As our communities face the complexities that come with aging, more people are trying to understand the impact of dementia. It’s a word many have heard, yet few understand, so to honour Alzheimer’s Awareness Month in January, Schlegel Villages connected with two leading researchers in the field to talk about our changing understanding of dementia.
Dr. Carrie McAiney is the Schlegel Research Chair in Dementia with the Research Institute for Aging in Waterloo and the Scientific Director of the Murray Alzheimer Research and Education Program
Dr. Allen Power is the RIA’s Schlegel Chair in Aging and Dementia Innovation and the author of two highly-respected books, Dementia Beyond Drugs: Changing the Culture of Care and Dementia Beyond Disease: Enhancing Well-Being.
Dr. Carrie McAiney
Dr. Allen Power
We sincerely thank them for sharing their thoughts with us.
SV: Can you please describe the connection between Alzheimer’s disease and the wider scope of dementia?
Al Power: I always explain that dementia is not a specific disease, but a "syndrome" – a collection of symptoms that have many causes and may vary with each person. It is believed that there are well over 100 different diseases or injuries that can cause a dementia syndrome; of all of these, the one that is felt to occur most commonly is the one we call Alzheimer's disease. So, I often say that if dementia were all the kinds of soda pop in the world, Alzheimer's would be Coca Cola; it's just one kind, but it's the most common kind.
Carrie McAiney: Many times, a specific dementia diagnosis (e.g., Alzheimer's disease, vascular disease) is not made. Instead, the diagnosis is often "dementia". Therefore, if we focus only on Alzheimer's disease, there's the possibility that we are excluding people, or that those without a specific diagnosis feel excluded. The key is to be inclusive and to help people understand that dementia is a syndrome.
Within the broader public, there is still a lack of knowledge or understanding about what dementia is and what it means to have dementia. Along with this lack of knowledge comes fear – many people fear being diagnosed with dementia, and may also fear associating with those with dementia.
Al Power: The different kinds of dementia have widely different causes. So, if a drug is developed that helps treat the symptoms of Alzheimer's, it may very well not work for the many people who have other forms. Different types of dementia can have different kinds of symptoms as well, so only seeing everyone as if they have Alzheimer's may miss some important differences in what people are experiencing or knowing how best to support them.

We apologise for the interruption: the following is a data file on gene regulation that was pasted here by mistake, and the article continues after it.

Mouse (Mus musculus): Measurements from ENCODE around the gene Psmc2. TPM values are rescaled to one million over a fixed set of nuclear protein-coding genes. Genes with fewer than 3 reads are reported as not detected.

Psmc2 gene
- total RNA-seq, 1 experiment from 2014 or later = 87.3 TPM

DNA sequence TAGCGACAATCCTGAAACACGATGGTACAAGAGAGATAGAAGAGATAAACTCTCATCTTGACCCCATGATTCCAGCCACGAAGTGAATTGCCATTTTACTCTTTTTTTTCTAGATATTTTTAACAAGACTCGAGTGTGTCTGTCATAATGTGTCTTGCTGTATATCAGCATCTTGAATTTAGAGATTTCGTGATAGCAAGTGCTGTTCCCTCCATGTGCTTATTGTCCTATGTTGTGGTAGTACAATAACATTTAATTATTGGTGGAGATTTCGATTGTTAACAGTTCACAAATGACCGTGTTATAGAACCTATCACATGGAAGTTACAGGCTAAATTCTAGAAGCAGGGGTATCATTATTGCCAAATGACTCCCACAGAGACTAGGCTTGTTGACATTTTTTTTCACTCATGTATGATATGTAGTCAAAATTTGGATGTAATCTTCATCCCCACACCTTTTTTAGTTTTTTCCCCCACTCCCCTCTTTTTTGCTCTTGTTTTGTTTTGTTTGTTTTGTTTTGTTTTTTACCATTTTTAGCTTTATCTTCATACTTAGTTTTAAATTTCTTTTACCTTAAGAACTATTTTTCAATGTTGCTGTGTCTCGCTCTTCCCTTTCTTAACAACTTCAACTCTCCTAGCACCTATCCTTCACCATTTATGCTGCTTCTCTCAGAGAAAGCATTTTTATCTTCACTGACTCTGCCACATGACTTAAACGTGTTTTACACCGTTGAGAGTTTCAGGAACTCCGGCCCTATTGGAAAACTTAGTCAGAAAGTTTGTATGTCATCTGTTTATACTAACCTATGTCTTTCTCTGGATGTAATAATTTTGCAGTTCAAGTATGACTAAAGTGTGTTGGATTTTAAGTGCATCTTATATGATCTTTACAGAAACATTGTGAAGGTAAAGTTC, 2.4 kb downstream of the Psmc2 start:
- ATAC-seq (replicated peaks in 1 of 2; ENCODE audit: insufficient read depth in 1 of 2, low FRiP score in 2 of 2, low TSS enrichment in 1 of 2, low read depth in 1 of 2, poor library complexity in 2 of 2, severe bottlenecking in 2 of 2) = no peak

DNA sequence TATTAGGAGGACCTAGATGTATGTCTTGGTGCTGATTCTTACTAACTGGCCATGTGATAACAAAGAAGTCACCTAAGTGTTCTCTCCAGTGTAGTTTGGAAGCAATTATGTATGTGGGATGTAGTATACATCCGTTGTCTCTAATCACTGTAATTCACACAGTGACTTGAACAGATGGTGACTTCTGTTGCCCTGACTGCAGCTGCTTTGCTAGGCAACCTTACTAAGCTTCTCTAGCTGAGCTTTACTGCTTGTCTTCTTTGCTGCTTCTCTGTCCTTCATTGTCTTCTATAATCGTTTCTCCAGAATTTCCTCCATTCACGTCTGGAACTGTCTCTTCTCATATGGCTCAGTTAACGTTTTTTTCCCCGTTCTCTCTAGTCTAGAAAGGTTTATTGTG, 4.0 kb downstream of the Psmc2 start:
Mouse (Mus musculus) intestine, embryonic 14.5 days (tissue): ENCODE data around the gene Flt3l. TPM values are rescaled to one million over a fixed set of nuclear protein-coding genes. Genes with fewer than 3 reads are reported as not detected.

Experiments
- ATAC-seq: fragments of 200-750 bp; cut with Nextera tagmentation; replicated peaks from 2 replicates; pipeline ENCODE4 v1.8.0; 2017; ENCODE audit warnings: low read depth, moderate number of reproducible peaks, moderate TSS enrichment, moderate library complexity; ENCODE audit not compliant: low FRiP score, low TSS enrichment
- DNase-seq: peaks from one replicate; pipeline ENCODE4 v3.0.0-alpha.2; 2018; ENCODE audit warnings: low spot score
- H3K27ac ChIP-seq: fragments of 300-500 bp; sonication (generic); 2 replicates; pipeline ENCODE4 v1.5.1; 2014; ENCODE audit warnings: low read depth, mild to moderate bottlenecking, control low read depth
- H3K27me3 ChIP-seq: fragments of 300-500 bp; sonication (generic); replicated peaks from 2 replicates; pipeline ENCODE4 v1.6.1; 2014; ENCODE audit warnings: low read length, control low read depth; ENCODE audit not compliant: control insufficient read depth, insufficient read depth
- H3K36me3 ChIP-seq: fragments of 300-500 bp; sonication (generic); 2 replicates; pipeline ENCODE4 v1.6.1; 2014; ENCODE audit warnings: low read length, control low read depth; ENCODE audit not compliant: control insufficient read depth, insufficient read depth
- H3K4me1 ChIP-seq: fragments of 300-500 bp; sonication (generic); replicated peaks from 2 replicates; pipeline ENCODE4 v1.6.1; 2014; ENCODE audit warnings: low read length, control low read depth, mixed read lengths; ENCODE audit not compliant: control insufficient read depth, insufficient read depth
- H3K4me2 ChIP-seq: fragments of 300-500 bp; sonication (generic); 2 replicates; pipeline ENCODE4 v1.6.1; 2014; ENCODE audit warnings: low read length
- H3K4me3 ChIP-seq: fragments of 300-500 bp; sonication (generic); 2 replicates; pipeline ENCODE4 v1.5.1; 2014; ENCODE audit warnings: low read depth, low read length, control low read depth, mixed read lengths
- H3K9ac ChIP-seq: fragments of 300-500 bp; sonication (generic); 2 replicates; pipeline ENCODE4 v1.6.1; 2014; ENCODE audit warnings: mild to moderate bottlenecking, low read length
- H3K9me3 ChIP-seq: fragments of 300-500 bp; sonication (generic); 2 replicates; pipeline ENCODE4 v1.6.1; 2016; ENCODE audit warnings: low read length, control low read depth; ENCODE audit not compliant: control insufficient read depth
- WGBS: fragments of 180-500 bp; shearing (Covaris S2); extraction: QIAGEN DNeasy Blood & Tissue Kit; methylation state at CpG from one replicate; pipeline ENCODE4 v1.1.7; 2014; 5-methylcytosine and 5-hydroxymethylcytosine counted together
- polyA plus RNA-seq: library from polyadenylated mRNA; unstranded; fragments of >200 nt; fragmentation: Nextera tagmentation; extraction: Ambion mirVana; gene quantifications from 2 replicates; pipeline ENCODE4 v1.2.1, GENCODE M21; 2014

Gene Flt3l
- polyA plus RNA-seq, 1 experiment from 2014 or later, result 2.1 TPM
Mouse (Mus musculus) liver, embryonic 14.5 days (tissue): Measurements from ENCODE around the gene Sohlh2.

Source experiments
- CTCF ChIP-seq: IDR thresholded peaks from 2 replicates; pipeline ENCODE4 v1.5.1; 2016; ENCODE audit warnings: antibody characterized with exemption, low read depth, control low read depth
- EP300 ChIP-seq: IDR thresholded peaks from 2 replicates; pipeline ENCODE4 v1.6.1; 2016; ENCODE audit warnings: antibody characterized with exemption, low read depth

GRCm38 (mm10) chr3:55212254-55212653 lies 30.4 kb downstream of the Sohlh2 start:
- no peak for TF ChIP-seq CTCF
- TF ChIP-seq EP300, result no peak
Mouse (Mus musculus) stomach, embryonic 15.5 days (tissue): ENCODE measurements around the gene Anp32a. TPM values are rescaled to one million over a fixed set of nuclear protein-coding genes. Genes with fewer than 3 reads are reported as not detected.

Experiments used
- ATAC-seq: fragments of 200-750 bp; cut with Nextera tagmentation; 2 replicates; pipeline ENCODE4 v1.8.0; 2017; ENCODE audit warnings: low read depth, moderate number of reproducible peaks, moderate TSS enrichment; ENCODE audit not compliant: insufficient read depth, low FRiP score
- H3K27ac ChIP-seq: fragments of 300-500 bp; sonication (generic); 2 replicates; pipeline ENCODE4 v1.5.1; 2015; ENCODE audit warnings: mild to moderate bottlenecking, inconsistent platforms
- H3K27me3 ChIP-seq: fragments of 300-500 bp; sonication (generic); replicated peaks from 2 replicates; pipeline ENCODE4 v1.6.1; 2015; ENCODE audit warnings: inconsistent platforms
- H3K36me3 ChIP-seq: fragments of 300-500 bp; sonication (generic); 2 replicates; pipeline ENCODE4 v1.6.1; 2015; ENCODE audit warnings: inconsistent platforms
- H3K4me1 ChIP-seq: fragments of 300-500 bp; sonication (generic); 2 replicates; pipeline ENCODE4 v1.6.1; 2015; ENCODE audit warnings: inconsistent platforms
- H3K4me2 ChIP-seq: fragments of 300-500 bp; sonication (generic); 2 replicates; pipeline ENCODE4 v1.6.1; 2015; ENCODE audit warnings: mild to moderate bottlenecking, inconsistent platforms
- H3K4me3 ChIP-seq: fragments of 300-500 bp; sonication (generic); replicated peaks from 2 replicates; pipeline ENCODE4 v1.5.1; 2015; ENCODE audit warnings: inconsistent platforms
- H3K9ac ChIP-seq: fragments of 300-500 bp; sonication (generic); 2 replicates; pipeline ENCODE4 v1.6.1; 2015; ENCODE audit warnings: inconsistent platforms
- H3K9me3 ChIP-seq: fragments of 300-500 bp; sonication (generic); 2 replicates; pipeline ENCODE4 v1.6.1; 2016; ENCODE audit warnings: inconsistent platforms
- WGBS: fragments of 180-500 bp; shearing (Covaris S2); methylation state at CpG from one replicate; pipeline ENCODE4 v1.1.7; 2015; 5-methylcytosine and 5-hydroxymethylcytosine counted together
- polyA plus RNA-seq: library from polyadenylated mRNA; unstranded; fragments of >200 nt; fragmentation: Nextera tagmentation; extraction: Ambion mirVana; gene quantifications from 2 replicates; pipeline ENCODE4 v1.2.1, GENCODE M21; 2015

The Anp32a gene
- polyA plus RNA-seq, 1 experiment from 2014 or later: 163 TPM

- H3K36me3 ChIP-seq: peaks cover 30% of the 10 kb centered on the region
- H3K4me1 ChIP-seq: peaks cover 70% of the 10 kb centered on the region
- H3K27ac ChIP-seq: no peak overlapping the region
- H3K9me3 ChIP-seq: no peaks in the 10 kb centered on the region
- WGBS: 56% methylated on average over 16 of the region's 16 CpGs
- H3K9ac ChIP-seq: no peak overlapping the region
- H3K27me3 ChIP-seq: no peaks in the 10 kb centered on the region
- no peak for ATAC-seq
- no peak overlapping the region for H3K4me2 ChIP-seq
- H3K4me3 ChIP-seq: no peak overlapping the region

Even people with Alzheimer's are unique in how they experience or express the symptoms of the disease; there is no 'formula' for what a person with Alzheimer's will feel like or look like. I think that using the more general term 'dementia' helps us to avoid stereotypes and to look at each person as a unique individual, so that we individualize our approach to each person's support and care.
SV: What do you think is the best thing that can happen in terms of public perception if we create awareness of a new dementia narrative focused not on what may be lost after a diagnosis, but on what is still possible?
Carrie McAiney: There are so many benefits that can come from changing the narrative to one of possibility versus deficits. People will understand that those living with dementia can still contribute; this may be in terms of decisions about their lives, the things they prefer to do or decisions about their care. This could also include things like participating in research as co-researchers, not just research participants, or in developing programs, contributing to policy, and in advocacy work. There are a growing number of individuals living with dementia that are "showing" us what they can do and the difference they can make. There is a possibility (when we change the narrative) that the public will not make assumptions about what people can and can't do. Providing more opportunities for those with dementia to contribute will have significant impacts for everyone.
Al Power: When we focus only on what is wrong or missing with people, we fail to understand what intact strengths and abilities people have, in spite of their condition. These abilities can be harnessed to help each person to engage more fully and to maximize their well-being. Only seeing people for their deficits magnifies the stigmas of dementia and causes us to 'sell people short' in judging what they may be able to do. This can create self-fulfilling prophecies, in which we don't provide an environment where people can reach their potential and then, when they don't, it reinforces our stigmas and low expectations.